Schmidt then said that it was he, not Muret, who had posed as Dr. Emil Moliere. He explained to Father Evers that he had acted under inspiration in pretending to be a physician.

"There are so many poor and miserable people in the world." said Schmidt. "It would be better if fewer were born. My mission was to prevent children from being born to a life of misery."

Father Evers said yesterday that he still believed that Schmidt was not a priest, in spite of evidence that he had been ordained in Germany and suspended from the priesthood.

Imposition Possible.

"Many instances have occurred in Germany and other European countries," said Father Evers, "of the impersonation of a priest after his death. Sometimes, when a priest has died in an obscure village, his credentials are stolen. The news of his death does not travel far, and the imposter succeeds with the dead man's credentials in obtaining a connection with a church. I think that something of this kind has occurred in this instance. I do not believe this man in the Tombs is the Hans Schmidt who was ordained a priest.

"I am going to send a photograph of this man to the parents of Hans Schmidt in Aschaffenburg, Germany. If they say it is a photograph of their son, then I will believe it. In the meantime I remain in doubt."

Schmidt has at different times given the first name of Hans, John, and Johannes. John Schmidt is signed on his marriage license, Johannes Schmidt is the name given him in the papers acquitting him of fraud on the ground of insanity in a court in Munich, and Hans Schmidt is the name he has signed to his letters and other papers while a priest in this city.

Dispatches from Aschaffenburg yesterday said that Schmidt's criminal career had begun in early manhood when he resorted to forged certificates to get a degree. He was arrested for that offense, but discharged as weak-minded and irresponsible. Schmidt's propensity to forge led Inspector Faurot to believe that the plan of equipping a counterfeiting plant might have originated with him.

When the warrants charging the priest and Muret with counterfeiting are issued to-day by United States Commissioner Hitchcock, they will be served on the Warden of the Tombs, who has the custody of the two men. Muret is at present held only on the charge of violating the Sullivan law in keeping a revolver on his premises.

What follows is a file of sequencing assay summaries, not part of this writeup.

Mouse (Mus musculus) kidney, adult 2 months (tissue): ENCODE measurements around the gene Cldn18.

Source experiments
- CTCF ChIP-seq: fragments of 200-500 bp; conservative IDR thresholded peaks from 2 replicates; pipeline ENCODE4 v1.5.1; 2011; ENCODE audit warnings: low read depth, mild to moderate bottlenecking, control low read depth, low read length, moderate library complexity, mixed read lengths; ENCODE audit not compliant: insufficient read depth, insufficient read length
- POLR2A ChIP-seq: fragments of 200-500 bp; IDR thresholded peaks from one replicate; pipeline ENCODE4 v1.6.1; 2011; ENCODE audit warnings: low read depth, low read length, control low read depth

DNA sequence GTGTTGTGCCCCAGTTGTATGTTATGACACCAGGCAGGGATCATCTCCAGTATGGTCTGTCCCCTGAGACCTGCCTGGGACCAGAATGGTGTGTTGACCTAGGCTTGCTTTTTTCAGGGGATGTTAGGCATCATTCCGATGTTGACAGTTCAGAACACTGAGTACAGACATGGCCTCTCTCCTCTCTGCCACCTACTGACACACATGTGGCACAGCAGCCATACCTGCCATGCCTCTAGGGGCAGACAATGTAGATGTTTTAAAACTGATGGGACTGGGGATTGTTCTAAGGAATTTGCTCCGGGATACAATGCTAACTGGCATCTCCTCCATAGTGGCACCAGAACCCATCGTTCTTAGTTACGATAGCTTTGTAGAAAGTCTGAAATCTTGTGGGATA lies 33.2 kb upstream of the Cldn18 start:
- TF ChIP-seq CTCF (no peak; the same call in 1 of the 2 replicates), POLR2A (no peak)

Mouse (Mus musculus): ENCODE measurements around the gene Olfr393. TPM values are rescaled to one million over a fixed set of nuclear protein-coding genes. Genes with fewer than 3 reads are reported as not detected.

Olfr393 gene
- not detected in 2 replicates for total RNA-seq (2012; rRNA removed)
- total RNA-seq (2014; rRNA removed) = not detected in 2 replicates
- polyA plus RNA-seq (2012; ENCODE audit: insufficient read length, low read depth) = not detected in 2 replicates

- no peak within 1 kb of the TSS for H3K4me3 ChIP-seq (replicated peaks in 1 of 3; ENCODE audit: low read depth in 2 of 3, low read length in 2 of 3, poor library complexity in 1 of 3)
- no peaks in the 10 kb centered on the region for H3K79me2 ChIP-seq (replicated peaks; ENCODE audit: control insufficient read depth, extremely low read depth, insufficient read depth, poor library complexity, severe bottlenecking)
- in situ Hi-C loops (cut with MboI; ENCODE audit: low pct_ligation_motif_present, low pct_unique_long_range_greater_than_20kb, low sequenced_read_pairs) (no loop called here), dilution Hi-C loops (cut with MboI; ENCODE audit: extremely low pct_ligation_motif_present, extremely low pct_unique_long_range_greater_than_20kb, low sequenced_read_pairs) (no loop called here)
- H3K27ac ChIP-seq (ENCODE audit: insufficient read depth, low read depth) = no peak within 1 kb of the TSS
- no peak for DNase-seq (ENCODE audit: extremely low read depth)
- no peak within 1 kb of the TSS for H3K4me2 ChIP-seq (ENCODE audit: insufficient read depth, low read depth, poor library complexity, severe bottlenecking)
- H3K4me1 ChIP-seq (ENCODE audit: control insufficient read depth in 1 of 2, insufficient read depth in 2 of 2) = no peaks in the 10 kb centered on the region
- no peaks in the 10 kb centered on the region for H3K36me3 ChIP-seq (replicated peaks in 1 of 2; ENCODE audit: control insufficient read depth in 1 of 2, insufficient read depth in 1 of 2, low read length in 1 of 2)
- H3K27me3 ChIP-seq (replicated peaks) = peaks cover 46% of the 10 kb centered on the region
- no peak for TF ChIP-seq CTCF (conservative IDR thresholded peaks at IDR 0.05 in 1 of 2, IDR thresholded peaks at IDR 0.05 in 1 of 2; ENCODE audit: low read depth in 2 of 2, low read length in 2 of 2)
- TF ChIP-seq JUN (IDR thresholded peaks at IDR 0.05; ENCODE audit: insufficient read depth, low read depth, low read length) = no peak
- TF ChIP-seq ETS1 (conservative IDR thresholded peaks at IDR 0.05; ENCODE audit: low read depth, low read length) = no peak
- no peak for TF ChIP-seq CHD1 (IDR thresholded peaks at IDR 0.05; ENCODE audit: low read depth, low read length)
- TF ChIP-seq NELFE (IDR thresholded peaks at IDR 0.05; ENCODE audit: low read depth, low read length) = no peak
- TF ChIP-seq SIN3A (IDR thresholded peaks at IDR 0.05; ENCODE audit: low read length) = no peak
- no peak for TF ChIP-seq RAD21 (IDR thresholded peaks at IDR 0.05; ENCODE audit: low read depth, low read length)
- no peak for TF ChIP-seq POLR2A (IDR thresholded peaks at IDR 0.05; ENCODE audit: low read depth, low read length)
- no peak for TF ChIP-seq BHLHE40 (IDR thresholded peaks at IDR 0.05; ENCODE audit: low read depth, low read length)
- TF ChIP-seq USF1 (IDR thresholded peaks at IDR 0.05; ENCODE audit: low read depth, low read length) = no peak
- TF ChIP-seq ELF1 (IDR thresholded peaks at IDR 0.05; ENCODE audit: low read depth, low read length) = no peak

Mass of Evidence Found.

Capt. Henry of the Secret Service said yesterday that four detectives were on the case for the Government, and that they had seized a large quantity of evidence in trunks and bureau drawers in the flat of Muret and Schmidt on West 134th Street. Capt. Henry himself will go over this to-day. He said last night that a great deal of evidence of importance had been found, and that the Government owed the New York police a debt of gratitude for raiding the plant. Both Capt. Henry and Inspector Faurot refused to say yesterday whether is was suspected that Schmidt and Muret had confederates, or whether additional arrests were expected.

A representative of the Grand Paper Company at Dalton, Mass., called yesterday at Police Headquarters and saw pieces of the paper on which the counterfeit bills were printed in the apartment on 134th Street. He said the paper was "Strathmore parchment," manufactured in 1911, as the trademark showed, and distributed in this city by J. Linde & Co. in Beekman Street.

In the Harlem flat Inspector Faurot found a score of negatives, showing that the counterfeiters had taken photographs of $5, $10, and $20 bills. The Inspector, who is an expert photographer himself, said that the camera was of unusual workmanship and was capable of taking a picture of United States currency without losing the slightest detail. On the other hand, he said that the engraving tools were of the type which an amateur, rather than an expert engraver, would work with.

According to Chief of the Secret Service William Flynn, Schmidt and Muret resemble and nearly answer the description of two men who have recently passed counterfeit $20 bills in Boston and New Haven and smaller places in the vicinity of those two cities. The government agents have in their possession thirty-five of the bills passed in Massachusetts and Connecticut. In the majority of cases the counterfeits were given to bartenders of saloons.

"The bills of which I speak," said Chief Flynn, "were made by a photo-mechanical process. Two pieces of paper, printed separately, were pasted together after silk threads had been distributed between them. The work was not done entirely on the printing press. The bills were finished in pen and ink. The job was deftly done, but nevertheless the bills were not the kind that would deceive persons expert in handling currency. In the cases of bartenders and other uninitiated in detecting bad paper, they passed muster easily. Only men who have acquired the 'feel' for bogus paper would detect these counterfeits.

"These bills may have been run off in the Harlem flat. That questions will be determined finally to-morrow."

Capt. Henry said yesterday that the indications were that no counterfeits had been completed in the Harlem flat. Creditors of Muret said yesterday that the pseudo dentist had appeared short of funds for some time.

Muret's Telephone Calls.

The report of Muret's arrest for counterfeiting was of great interest to Dr. Alfred Michaelis of 5 West Ninety-first Street. Muret owed a bill to Dr. Michaelis for treating him for ear trouble. This ran on for several weeks. About two weeks ago, however, Muret began to ring up Dr, Michaelis and to promise payment in a day or two.